If you have fainted during a panic attack, it might be caused by something else, and you should speak to a doctor about it.

What Does Anticipating Fainting from Anxiety Feel Like? 

Just before people faint, they often feel lightheaded and dizzy. Their vision might get blurry, or they may see black spots or darkness enveloping their visual field.

Panic attacks often come with similar symptoms, and understandably, this causes people to worry that they will pass out.

In a clinical study, participants with a history of panic attacks described feeling faint and unsteady, like their legs were getting weak and their vision was becoming blurry.

One person described the onset of panic and the sense of losing control (such as fainting) as a sudden wave or tsunami.

“It kind of feels like this wave…and I can feel it building up and up and up, until like, it hits.”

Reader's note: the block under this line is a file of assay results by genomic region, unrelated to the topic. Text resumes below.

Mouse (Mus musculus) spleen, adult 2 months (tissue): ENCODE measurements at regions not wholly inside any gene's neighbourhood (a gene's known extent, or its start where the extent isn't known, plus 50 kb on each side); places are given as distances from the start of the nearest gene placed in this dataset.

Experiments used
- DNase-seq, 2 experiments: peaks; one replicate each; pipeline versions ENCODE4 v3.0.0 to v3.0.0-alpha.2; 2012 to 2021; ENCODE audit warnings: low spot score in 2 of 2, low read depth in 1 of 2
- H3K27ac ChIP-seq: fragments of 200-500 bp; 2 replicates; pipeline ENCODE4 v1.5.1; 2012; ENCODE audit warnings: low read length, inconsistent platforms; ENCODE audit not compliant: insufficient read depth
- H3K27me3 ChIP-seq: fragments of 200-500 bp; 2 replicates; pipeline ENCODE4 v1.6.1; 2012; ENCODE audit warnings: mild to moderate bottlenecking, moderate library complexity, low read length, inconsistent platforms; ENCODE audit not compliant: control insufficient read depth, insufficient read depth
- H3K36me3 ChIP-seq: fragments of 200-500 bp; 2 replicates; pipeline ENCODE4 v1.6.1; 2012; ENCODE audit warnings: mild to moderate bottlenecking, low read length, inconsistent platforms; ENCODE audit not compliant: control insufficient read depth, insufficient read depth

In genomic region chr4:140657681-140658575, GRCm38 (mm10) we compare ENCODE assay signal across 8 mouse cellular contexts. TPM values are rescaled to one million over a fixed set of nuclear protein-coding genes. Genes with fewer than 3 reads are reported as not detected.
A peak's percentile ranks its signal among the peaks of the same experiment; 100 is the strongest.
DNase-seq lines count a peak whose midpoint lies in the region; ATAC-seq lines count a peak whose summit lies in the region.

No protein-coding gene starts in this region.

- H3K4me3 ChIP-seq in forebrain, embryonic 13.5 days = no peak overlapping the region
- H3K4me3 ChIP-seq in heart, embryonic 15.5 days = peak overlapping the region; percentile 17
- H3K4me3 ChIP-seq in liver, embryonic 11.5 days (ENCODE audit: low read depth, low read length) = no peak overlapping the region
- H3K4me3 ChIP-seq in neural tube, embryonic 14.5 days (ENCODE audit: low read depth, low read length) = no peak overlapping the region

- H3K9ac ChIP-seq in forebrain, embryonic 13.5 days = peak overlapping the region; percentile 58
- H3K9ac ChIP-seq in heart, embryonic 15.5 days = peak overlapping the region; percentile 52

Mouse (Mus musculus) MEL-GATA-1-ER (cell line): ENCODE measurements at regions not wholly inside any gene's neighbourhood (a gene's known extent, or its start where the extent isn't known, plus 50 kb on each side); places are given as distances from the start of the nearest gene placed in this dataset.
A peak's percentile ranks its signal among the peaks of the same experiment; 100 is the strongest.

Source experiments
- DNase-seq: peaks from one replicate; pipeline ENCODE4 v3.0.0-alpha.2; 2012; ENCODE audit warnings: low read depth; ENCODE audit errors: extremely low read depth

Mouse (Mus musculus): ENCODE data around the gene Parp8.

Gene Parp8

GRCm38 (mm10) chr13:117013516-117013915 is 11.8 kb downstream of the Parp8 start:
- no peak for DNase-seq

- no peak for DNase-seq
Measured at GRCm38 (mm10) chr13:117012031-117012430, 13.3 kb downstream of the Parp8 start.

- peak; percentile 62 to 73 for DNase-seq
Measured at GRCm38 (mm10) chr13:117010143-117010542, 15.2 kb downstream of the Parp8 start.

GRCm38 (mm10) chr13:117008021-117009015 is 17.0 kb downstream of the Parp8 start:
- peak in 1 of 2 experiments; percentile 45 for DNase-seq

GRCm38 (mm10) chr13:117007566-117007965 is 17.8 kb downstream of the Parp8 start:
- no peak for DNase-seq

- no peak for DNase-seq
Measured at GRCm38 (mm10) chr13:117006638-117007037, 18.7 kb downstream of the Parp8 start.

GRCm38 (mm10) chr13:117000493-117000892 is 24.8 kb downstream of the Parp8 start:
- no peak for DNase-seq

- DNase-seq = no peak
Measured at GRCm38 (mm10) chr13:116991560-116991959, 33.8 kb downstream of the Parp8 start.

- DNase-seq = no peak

Other descriptions include:

“my head’s just spinning out of control” and “your ears kind of like blank out, as in you can’t, you can’t make sense […] you just hear loads of voices just in your ears and it’s very hard to concentrate.”

In another study, participants described the sudden overwhelming physical symptoms preceding a panic attack as confusing and terrifying. One participant commented:

“It normally starts in your fingertips and your toes go all really tingly and then like it just starts spreading up your legs and stuff and then you can’t move at all cus once the tingling starts, after that you can’t feel anything and then um like when the dizziness, you’ll like stand up or something and then you just, it’s like a spinning sensation, also like unsteadiness and you feel like if you don’t hold onto something, you’re just going to fall”